Non-profit organizations are increasingly turning to outsourced chief investment officers (OCIOs) to manage their investment portfolios. OCIOs differ from consultant and other models because they can do more than just advise; an OCIO is empowered to make investment decisions on the organization’s behalf.
What is an OCIO?
An OCIO is a third-party investment firm that manages all or a portion of its clients’ investment portfolios. The OCIO may assume some or all of the following functions on behalf of the client:
- Establish the asset allocation
- Implement strategic and tactical portfolio shifts
- Identify, evaluate, and hire third party investment managers
- Provide ongoing portfolio oversight and risk management
- Offer ongoing communication and reporting
- Serve as a fiduciary
Additionally, an OCIO may perform key management functions, freeing up time for stakeholders and reducing overhead costs while helping to manage operational and investment risk.
What are the benefits of outsourcing investment management?
Outsourcing has the potential to enhance an institution’s investment management function. A 2020 study by Chief Investment Officer magazine found that 37% of organizations surveyed were already outsourcing their investment program or planned to do so within the next two years.
It is critical to consider the advantages of working with an OCIO. Some benefits that may impact your organization include:
- More effective time management: An OCIO takes on time-intensive tasks, freeing up stakeholder time.
- Reduced costs: When an OCIO is on board, organizations can reduce spending on research and investment technology as well as internal staff.
- Customized solutions: OCIOs provide customized solutions to meet each organization’s specific financial goals.
- Improved performance: OCIOs design portfolios to align with your institution's core mission while seeking to maximize returns and minimizing risk.
- Streamlined governance: An OCIO takes on the day-to-day management of your investment portfolio, allowing your internal staff to focus on core operations.
What types of organizations can benefit from an OCIO?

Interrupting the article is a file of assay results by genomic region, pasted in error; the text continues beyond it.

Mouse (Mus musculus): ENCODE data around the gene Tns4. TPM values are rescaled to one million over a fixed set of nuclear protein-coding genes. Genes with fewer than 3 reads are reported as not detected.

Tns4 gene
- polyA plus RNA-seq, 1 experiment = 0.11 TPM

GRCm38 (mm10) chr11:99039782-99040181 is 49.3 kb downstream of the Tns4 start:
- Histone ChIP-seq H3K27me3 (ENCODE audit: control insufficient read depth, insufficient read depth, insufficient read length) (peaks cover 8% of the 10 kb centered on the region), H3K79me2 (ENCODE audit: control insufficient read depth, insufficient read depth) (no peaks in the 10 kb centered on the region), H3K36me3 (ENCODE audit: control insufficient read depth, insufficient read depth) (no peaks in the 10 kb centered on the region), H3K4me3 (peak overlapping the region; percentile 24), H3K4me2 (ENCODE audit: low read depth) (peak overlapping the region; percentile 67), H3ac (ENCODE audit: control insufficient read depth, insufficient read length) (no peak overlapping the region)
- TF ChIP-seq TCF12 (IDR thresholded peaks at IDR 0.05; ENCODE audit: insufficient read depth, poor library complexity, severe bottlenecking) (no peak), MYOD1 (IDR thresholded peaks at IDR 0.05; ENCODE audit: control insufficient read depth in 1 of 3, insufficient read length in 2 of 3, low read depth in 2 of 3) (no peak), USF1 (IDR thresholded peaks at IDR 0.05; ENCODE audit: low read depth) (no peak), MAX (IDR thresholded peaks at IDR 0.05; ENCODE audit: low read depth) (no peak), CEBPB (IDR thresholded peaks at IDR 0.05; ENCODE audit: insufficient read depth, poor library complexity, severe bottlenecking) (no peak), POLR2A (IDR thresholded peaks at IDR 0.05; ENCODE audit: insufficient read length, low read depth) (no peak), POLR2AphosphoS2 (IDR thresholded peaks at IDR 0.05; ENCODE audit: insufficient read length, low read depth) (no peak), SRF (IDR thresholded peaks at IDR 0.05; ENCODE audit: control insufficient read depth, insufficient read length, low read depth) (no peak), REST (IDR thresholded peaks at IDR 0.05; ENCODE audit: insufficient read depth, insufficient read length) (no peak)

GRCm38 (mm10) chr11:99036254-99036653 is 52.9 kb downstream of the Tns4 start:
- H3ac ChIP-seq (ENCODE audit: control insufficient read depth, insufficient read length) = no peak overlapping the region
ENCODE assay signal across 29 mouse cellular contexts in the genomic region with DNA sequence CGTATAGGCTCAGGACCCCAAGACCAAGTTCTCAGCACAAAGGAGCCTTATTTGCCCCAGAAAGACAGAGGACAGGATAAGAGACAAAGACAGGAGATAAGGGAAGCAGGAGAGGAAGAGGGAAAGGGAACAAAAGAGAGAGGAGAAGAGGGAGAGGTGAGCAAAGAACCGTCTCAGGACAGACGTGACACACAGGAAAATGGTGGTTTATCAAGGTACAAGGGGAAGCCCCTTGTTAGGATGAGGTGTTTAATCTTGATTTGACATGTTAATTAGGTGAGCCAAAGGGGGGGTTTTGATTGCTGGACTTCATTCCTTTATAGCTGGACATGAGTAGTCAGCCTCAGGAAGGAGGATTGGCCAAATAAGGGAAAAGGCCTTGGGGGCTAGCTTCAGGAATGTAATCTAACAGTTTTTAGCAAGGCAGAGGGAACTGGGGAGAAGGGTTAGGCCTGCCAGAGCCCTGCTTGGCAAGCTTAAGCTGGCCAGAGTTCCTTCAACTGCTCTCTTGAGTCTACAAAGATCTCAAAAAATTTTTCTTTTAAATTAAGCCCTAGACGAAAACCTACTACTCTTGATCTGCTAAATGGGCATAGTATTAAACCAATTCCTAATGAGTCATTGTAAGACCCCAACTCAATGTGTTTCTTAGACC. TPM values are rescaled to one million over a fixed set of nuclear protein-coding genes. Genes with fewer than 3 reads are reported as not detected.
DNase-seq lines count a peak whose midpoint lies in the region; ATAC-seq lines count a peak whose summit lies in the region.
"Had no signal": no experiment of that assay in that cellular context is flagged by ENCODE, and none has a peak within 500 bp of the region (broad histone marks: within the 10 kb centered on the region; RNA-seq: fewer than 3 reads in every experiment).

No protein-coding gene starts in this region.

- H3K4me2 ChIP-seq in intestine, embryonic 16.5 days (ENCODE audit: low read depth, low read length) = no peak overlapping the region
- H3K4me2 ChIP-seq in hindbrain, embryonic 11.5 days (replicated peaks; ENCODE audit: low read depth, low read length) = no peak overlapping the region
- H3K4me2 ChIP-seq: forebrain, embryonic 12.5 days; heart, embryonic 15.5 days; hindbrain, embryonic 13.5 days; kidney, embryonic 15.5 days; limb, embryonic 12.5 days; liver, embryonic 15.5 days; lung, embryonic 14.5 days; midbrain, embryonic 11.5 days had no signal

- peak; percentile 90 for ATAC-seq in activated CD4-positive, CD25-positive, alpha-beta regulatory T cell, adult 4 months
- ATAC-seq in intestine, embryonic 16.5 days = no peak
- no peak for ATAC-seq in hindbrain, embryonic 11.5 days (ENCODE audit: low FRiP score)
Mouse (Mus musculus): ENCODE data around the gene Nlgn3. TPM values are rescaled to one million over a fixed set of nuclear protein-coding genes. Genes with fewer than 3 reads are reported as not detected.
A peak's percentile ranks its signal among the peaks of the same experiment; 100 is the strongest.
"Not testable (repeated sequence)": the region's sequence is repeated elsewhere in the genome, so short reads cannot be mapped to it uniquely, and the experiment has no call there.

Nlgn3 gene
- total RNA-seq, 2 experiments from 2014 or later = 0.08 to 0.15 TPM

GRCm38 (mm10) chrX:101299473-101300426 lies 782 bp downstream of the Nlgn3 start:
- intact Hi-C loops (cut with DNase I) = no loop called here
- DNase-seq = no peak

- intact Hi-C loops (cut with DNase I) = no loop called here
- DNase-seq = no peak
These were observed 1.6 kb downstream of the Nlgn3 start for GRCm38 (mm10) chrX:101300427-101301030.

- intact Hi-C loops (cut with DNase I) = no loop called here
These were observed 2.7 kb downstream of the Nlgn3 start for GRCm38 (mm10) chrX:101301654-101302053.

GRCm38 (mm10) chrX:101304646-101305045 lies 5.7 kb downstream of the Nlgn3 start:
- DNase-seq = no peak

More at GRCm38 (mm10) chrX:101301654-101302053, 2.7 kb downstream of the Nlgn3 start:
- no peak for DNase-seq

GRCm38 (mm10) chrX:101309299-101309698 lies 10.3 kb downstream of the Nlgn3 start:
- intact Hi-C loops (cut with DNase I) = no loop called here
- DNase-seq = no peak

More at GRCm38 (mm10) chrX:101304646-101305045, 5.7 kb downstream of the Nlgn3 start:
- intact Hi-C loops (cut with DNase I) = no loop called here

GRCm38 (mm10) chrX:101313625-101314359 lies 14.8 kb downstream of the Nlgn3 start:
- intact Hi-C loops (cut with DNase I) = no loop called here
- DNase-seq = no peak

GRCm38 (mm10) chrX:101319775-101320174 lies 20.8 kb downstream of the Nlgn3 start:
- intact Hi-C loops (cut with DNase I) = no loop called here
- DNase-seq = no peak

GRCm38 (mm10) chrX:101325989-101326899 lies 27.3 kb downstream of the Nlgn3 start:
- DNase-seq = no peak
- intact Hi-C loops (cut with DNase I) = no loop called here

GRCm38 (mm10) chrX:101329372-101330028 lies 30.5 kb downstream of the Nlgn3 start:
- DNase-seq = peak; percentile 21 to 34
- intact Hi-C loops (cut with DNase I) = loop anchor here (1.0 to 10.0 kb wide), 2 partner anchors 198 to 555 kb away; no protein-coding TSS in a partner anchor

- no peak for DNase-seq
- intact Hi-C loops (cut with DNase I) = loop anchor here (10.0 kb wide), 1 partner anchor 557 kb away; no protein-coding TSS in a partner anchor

A wide range of organizations may benefit an OCIO, including non-profit organizations such as hospitals and educational institutions. Organizations such as those outlined below may particularly benefit from the endowment management that OCIOs can provide, which relieves the board of directors or staff of this responsibility.
An educational institution requires a strong financial foundation and must actively manage its investment. An OCIO brings the experience and expertise necessary to build a diversified portfolio with multiple return streams that can potentially mitigate risk while providing the returns necessary to support an institution’s mission.
OCIOs may serve as a fiduciary, thereby enhancing oversight of a healthcare institution’s fiduciary obligations. Additionally, an OCIO assumes responsibility for tailoring the investment solution to each institution’s financial characteristics, ensuring they maintain financial stability while lessening the burden on the staff and board and allowing them to focus on other responsibilities. An OCIO can tailor solutions that offer asset management, implementation, and strategic advice to help keep hospitals financially stable.
Community & Cultural Foundations
Both community and cultural foundations can benefit from the expertise of an OCIO, which can provide support services and advice for established organizations as well as those that are just starting to grow. An OCIO will work with each foundation to provide a solution based upon its specific fact patterns and the required level of support for the operational budget.
Many other organizations can also benefit from OCIO services, such as
- Faith-based organizations
- Regional non-profits
- Family foundations
- Corporate foundations
- Charitable trusts
OCIOs offer the investment expertise that non-profit organizations need to generate long-term support for their missions. Acting as trusted fiduciaries, OCIOs can relieve an organization’s staff and board of responsibility for managing its investments. An OCIO can create a balanced, diversified portfolio that is aligned with the organization’s goals and core values and support its continued success with ongoing management and oversight.